“Adam Adamant Lives” (1966) and the made-for-TV drama Robert (1967).
Moving to the big screen, Scott tried out the on-camera position with an
unaccredited turn as an officer in the short film One of the Missing (1971),
before gaining attention for his directorial work. His 1977 project, the war
drama The Duellists, was named Best First Film at the 1977 Cannes Film Festival.
The movie starred Keith Carradine, Harvey Keitel and Albert Finney. Scott
followed the victory with the stylish and thrilling sci-fi action Alien (1979,
starring Sigourney Weaver), as well as the less-inspiring action/adventure
movies Blade Runner (1982), Legend (1985), Someone to Watch Over Me (1987, also
executive produced) and Black Rain (1989).
The director then released the acclaimed, controversial movie Thelma & Louise
(1991, starring Susan Sarandon and Geena Davis). The film won him a London Film
Critics Circle for Best Director and brought his first Oscar nomination for Best
Following the flop of his directorial project 1492: The Conquest of Paradise
(1992), Scott fared better when he directed Demi Moore in the hit movie G.I.
Jane (1997, also produced). He also produced the family comedy Monkey Trouble
(1994, as executive producer), the remake of The Browning Version (1994), the
adventure drama White Squall (1996, executive produced and directed), the TV
series “The Hunger (1997, as executive producer) and the big screen crime comedy
Clay Pigeons (1998).
Once again, Scott rose to eminence after executive producing the acclaimed TV
drama RKO 281 (1999), in which he took home a Golden Globe for Best Mini-Series
of Motion Picture Made for Television. A story about the making of the movie
Citizen Kane, the TV film featured Hollywood stars Liev Schreiber, James
Cromwell, Melanie Griffith and John Malkovich. Back in the director’s chair,
Scott again proved his worth with the box-office smash Gladiator (2000). A Roman
epic movie with Russell Crowe among its cast, Gladiator received 12 Oscar
nominations, including one for Best Director, and won five of them (including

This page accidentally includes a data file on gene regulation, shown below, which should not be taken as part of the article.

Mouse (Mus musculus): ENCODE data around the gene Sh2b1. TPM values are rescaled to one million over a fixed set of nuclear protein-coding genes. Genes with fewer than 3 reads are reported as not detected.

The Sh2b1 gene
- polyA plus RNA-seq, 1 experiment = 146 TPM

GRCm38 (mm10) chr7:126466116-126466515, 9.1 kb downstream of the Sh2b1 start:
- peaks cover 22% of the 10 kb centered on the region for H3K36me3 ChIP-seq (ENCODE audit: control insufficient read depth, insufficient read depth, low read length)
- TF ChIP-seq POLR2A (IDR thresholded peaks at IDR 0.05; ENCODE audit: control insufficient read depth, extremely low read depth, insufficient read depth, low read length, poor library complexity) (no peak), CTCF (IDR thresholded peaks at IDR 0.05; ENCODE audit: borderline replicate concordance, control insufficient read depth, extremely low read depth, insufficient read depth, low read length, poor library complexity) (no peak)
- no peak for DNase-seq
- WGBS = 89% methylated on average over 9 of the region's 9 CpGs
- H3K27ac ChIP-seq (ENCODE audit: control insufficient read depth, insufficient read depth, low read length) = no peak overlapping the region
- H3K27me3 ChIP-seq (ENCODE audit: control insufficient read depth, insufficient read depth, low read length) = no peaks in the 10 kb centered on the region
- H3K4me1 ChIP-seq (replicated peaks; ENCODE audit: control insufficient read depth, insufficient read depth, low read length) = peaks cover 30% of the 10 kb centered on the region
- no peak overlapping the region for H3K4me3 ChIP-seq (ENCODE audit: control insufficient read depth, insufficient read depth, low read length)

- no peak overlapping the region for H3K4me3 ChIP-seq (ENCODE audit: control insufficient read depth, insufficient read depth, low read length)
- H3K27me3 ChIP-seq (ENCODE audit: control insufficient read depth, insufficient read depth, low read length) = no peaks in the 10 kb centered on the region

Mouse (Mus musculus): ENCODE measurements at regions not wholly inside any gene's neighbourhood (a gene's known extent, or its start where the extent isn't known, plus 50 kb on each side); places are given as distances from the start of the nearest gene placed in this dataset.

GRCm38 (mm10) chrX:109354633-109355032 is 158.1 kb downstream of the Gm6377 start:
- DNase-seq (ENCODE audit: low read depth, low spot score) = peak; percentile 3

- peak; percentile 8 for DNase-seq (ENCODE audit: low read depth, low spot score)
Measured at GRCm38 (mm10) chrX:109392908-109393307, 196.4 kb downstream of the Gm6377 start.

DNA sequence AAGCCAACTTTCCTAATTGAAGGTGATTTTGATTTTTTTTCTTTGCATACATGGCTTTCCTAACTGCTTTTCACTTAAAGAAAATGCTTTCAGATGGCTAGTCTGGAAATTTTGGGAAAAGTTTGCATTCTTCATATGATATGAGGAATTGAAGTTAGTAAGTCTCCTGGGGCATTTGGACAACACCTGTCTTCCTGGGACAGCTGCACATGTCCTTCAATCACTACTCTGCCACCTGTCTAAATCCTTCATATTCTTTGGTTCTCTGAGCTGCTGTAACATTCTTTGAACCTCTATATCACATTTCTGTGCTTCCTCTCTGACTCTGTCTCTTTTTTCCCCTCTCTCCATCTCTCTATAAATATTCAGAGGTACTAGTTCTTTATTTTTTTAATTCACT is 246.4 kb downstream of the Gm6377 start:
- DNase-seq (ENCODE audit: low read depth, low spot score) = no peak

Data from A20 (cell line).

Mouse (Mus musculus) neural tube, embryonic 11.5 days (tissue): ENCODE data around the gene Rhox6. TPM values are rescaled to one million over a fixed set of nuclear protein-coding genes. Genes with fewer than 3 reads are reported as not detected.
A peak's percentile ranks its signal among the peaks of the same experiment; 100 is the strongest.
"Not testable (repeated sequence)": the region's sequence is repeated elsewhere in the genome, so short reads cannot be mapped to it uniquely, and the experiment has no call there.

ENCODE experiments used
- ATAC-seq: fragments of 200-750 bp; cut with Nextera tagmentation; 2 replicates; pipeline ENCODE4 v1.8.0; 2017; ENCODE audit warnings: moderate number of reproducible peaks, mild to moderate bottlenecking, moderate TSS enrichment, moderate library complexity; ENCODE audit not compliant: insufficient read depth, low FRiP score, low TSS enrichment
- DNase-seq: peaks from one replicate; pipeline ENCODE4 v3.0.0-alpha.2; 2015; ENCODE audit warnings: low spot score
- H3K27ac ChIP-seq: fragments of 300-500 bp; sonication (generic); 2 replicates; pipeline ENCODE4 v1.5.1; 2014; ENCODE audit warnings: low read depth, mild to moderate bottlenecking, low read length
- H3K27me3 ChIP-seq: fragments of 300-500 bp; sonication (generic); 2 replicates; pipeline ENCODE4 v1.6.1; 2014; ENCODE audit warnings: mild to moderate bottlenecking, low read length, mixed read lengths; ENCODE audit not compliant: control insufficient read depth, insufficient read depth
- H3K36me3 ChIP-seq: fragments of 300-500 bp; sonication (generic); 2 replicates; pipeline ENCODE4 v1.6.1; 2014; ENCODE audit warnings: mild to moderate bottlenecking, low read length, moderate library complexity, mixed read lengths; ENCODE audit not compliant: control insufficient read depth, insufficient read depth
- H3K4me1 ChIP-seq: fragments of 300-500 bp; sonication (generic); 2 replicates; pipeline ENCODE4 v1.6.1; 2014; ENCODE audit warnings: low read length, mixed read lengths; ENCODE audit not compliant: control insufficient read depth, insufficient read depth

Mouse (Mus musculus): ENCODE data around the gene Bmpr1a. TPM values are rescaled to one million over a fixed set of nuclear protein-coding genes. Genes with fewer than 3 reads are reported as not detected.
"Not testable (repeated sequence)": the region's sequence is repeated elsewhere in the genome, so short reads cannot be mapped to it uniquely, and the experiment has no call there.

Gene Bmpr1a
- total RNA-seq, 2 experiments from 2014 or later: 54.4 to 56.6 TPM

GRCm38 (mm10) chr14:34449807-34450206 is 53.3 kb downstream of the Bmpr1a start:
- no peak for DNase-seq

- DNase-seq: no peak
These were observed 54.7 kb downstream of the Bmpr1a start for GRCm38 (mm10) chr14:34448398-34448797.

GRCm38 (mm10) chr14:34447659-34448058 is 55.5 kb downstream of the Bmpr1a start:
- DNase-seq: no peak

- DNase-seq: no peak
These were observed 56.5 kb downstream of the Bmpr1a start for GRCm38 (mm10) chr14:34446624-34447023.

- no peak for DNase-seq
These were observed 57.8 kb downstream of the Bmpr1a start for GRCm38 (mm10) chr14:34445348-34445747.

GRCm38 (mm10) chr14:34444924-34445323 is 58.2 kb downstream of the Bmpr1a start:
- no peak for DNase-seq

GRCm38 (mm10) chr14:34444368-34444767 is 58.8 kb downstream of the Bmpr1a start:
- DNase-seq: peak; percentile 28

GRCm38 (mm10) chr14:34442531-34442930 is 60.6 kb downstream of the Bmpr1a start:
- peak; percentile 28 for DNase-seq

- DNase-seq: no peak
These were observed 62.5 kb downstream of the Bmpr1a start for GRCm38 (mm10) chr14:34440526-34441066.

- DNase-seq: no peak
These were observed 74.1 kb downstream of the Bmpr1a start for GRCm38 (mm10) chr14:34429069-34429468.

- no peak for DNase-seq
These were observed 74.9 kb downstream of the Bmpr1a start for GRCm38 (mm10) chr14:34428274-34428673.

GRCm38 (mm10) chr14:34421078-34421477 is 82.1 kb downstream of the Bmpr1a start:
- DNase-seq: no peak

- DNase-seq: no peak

The producer of Where the Money Is (2000) and the TV movie The Last Debate
(2000, as executive producer), Scott was given his third Best Director Academy
Award nomination for his superb directorial work in the historical war drama
Black Hawk Down (2001, also produced). It was soon ensued with Hannibal (2001),
the sequel of the classic The Silence of the Lambs (1991). After numerous
productions in 2002, including the series “AFP: American Fighter Pilot,” Scott
helmed such big screen popular movies as the crime drama comedy Matchstick Men
(2003, also produced) and the historical war drama Kingdom of Heaven (2005, also
produced). He was also one of the directors for All the Invisible Children
(2005), a collection of seven short films that feature children as protagonist
Scott, who recently executive produced the drama Tristan + Isolde (2006), is
assigned to be the executive producer of the drama thriller Orpheus (2006, TV),
the historical drama Mary Queen of Scots (2006) and the Russell Crowe-starring
motion picture A Good Year (2006, also directed). He will also produce the
Western movie The Assassination of Jesse James by the Coward Robert Ford (2007),
Diamond Dead (2007), a third collaboration with Russell Crowe titled American
Gangster (2007, also directed), Shadow Divers (2007, also directed) and Emma’s
War (2007, starring Nicole Kidman). In addition, he is set to be the executive
producer for the six-part miniseries “The Company” (2007), an adaptation of
Robert Littell’s novel with the same title.
Golden Globe: Best Mini-Series of Motion Picture Made for Television,
RKO 281, 1999
London Film Critics Circle: Best Director of the Year, Thelma & Louise,
Cannes Film Festival: Best First Film, The Duellists, 1977